Fitzgerald’s perspective changed by Donal Óg

Fitzgerald’s perspective changed by Donal Óg


Davy FitzgeraldNot only has Donal Óg Cusack’s addition brought a new lease of life to the Clare Senior Hurlers but he has only helped Davy Fitzgerald to alter his perspective on life and the game of hurling.

Speaking ahead of Sunday’s crunch Munster Championship semi-final, Fitzgerald stated that he didn’t enjoy the historic 2013 All-Ireland win as much as he should of. “I didn’t actually enjoy the All-Ireland, because I knew what was coming. When you are up there, there’s only one place you are going to go and you are probably going to get kicked left right and centre and I knew that.

“I have regret; I should have enjoyed it way more. That’s why I enjoyed the League (win). I made a decision at the end of last year. I was getting kicked left right and centre in certain places.”

Across the hurling spectrum Davy has been praised for the changes made to his management team. Bringing Cork man Donal Óg Cusack on board has forced the Sixmilebridge man to reassess his outlook on the game. Dónal Óg actually said to me; ‘boy, you’ve done everything, what are you at?’ I was thinking, let’s enjoy it.”

When discussing the wider scheme of things, Fitzgerald believes people need to live their lives more and appreciate what they have. “People will have this thing that I will be roaring and shouting in the dressing-room and driving them mad. No! There is a lot more to life. Let’s really look at what is happening around us. There are big problems out there. There are problems with health, people who are very young struggling with health. Feckin’ hell. We are going out playing a game of hurling. The bigger the day the better”.

“Go out and perform, and if you make mistakes? We made mistakes the last day and it nearly cost us. I guarantee, not one thing was said to those players about making a mistake. “It might happen the next day. If they give me everything and we walk in having left every single ounce outside there, I am telling you there will be handshakes from Clare and fair play, but Jesus, it is not a big deal.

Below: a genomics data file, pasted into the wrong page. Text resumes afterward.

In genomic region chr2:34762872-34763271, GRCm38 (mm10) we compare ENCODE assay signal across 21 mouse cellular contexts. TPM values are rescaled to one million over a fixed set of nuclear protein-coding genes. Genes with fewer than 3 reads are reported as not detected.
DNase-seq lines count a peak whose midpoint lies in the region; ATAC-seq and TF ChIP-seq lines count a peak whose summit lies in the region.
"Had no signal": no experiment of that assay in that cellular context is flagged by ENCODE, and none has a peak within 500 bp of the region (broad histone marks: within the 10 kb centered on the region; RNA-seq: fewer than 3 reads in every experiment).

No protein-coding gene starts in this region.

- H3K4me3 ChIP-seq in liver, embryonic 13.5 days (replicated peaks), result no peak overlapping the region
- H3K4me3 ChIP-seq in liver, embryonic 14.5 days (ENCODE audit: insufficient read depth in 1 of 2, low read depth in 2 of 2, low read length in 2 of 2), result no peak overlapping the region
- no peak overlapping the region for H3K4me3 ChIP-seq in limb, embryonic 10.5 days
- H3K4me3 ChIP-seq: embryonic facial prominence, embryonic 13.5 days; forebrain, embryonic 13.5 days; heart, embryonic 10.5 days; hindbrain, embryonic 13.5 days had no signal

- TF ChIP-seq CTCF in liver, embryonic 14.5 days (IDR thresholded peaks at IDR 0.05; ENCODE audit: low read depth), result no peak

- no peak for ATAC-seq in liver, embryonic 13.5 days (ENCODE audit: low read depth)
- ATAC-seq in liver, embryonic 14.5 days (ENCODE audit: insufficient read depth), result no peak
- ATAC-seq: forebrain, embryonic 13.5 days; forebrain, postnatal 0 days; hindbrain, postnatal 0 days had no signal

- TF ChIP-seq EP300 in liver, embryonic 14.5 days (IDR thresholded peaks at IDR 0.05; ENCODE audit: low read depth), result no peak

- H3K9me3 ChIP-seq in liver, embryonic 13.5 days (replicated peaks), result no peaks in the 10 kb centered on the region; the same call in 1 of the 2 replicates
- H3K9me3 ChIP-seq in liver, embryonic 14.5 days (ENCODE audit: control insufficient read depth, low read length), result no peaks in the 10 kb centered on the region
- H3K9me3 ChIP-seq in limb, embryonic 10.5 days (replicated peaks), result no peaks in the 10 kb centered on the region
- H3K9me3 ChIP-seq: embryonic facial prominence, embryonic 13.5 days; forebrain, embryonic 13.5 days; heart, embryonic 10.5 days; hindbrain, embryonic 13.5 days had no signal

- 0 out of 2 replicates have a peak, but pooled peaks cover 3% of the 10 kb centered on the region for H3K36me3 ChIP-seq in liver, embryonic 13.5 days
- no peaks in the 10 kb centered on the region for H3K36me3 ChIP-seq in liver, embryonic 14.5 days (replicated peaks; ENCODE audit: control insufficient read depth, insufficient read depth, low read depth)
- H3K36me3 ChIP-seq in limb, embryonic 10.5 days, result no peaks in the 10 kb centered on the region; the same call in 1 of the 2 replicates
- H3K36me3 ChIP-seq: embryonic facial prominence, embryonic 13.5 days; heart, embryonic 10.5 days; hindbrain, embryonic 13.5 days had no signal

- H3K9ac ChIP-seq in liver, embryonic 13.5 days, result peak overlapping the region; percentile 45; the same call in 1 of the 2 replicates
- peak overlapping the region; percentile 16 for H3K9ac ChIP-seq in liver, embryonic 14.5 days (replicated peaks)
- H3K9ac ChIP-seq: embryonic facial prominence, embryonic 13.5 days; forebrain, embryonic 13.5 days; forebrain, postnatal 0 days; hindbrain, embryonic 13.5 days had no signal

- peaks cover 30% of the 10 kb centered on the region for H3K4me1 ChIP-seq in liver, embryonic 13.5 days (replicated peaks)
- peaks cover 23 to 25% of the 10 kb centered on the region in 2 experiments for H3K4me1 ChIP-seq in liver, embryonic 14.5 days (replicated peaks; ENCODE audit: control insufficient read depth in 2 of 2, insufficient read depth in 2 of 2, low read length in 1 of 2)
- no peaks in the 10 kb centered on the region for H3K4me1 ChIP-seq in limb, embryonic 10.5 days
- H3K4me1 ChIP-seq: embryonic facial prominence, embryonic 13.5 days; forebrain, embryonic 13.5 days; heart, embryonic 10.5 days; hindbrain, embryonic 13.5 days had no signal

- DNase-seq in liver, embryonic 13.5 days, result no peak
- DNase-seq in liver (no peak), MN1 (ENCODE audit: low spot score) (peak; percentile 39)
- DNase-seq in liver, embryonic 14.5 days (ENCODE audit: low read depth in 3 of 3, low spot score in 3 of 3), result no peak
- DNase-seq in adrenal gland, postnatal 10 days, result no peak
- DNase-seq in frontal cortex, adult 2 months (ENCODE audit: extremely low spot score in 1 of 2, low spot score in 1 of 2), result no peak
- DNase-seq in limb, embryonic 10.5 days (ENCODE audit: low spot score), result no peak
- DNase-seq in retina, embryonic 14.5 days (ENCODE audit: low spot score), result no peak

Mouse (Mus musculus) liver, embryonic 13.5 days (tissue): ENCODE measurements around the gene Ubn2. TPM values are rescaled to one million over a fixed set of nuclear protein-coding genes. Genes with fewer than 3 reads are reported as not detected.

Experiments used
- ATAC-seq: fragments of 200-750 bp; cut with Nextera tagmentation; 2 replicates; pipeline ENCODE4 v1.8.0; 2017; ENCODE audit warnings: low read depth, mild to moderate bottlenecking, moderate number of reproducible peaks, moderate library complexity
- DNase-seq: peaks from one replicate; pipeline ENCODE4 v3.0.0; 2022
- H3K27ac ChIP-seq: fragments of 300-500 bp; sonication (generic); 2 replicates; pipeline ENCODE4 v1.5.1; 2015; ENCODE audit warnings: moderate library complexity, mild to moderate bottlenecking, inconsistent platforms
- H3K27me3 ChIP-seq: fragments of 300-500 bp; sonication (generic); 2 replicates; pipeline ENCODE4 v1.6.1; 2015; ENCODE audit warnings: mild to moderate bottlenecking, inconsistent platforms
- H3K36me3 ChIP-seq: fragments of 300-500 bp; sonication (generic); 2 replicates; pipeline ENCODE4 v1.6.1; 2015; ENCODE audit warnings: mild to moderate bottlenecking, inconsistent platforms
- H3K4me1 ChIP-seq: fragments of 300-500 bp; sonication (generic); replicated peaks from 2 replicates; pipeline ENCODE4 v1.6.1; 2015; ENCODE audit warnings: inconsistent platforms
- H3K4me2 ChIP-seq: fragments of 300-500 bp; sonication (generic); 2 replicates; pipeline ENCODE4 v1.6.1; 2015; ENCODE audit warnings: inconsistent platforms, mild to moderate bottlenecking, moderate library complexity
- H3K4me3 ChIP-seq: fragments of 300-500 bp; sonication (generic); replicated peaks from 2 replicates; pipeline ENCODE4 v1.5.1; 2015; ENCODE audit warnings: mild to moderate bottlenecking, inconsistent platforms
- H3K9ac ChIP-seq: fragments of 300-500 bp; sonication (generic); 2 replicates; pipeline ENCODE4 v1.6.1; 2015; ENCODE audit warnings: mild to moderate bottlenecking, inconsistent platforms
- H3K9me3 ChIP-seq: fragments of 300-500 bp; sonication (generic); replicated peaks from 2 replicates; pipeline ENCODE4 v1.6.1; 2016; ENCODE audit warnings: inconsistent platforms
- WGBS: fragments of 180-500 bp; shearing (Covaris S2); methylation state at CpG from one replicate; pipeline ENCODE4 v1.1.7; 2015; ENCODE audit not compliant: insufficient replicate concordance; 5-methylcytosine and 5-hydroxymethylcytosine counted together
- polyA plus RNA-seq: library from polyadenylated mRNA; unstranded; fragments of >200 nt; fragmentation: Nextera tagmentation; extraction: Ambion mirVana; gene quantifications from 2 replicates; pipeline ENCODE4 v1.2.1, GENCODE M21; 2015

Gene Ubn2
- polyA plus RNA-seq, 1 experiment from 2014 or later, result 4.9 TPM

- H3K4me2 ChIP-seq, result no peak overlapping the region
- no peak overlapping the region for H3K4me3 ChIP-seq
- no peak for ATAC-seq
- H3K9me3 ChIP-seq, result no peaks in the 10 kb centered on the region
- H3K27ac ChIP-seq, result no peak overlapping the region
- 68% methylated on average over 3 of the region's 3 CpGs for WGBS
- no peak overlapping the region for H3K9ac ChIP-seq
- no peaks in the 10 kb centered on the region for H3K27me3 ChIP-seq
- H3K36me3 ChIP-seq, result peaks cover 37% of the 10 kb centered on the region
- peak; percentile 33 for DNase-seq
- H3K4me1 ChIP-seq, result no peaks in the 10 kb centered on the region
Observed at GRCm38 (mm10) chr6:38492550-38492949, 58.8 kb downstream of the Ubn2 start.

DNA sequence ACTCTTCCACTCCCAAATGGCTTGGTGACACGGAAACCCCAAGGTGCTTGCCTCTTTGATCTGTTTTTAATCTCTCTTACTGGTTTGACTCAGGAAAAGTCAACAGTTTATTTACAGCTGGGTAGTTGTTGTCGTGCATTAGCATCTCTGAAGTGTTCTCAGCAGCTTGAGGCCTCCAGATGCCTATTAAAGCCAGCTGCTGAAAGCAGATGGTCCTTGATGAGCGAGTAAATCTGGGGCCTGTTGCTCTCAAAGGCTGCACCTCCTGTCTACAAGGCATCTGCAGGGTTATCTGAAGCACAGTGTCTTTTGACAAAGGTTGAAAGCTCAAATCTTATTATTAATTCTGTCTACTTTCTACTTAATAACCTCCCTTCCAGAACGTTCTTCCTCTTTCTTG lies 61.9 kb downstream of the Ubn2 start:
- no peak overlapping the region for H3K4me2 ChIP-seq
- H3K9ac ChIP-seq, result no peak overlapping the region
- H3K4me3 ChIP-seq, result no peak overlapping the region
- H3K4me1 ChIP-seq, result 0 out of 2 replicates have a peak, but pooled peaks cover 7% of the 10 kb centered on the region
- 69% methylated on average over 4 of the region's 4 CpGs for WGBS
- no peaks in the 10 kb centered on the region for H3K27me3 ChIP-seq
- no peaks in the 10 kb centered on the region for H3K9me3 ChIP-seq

“We will be doing everything and will be disappointed for a few hours. But life is a funny thing and I don’t think we appreciate it enough.

Clare are often criticised for the amount of staff in their backroom team, the two-time All-Ireland medallist says it’s important to surround himself with positive people. I have fantastic people around me in Clare, I love them. I have a great bunch of guys that stood by me. And you know, I just made up my own mind to stay inside that”.

Looking at the tactical side of things, Davy is adamant it’s going to be one of their biggest battles. “You’re looking every two seconds, how are our match-ups, are they playing that cordon? They have this thing where the play a cordon across the middle of the field, where they’re nearly touching hands. I know philosophies are out there: Pep Guardiola feels that if you win at midfield, you win the game. I know they think like that and we would probably be the same”.

He continued “Would we naturally set up the way we set up for the last two games? No. But when you have so many bodies across the middle, if we were to leave them loose, they’re going to go point, point, point. They’re a savage team to work a quick pass. I remember watching tapes of them for months, they could have the ball over on this side, four to five passes and they’ll score on the other side. They’re so quick at moving it and that’s why it’s crowded. The middle third is everything. It’s like dog eat dog out there, this is nearly wolf on wolf.”

Recent reports say it will be unlikely that the match attendance for Sunday’s game will be more than 25,000. The Clare boss is hopeful a large crowd will be present for a game he feels they won’t be able to keep their eyes off. “And people say we scraped over last time. Great. Please God there will be 30 or 40,000 there. I love the idea of playing Waterford again. They are a really strong team. They are tactically good. Their lads are hungry. It will stand to whatever team wins it. It is going to be wicked intense out there. I think you can expect that kind of atmosphere. There will be two very hard-working teams and not much space to breathe. There will not. You will be watching everything all day.”

Now in his fifth year as Clare Senior Hurling manager, Fitzgerald is all about improving the history of the County. “When I think back on it, Clare wouldn’t have been a historic county (in hurling terms). I’ve been so lucky. I’ve got to play on the biggest days, I’ve got to win on the biggest days and I’ve got to win everything as a manager. No matter what happens for the rest of the year, nobody can take away from the fact that Clare won their first National League title in 38 years. I take that very seriously”.